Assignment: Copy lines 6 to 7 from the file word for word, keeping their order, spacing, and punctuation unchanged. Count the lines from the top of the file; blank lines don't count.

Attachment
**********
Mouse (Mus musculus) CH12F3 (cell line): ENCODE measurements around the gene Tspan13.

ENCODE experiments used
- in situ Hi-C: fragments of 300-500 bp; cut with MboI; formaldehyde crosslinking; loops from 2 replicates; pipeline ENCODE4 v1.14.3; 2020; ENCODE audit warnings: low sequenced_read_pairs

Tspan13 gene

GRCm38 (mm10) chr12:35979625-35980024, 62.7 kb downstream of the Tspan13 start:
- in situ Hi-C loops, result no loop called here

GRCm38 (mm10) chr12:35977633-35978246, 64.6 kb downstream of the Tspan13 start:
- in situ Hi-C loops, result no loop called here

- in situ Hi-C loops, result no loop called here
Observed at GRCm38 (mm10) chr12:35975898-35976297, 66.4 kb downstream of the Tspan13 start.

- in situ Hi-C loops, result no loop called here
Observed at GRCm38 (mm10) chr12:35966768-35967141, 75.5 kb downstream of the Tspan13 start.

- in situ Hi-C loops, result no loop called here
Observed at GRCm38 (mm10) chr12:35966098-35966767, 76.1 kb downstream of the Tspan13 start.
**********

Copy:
- in situ Hi-C loops, result no loop called here

GRCm38 (mm10) chr12:35977633-35978246, 64.6 kb downstream of the Tspan13 start: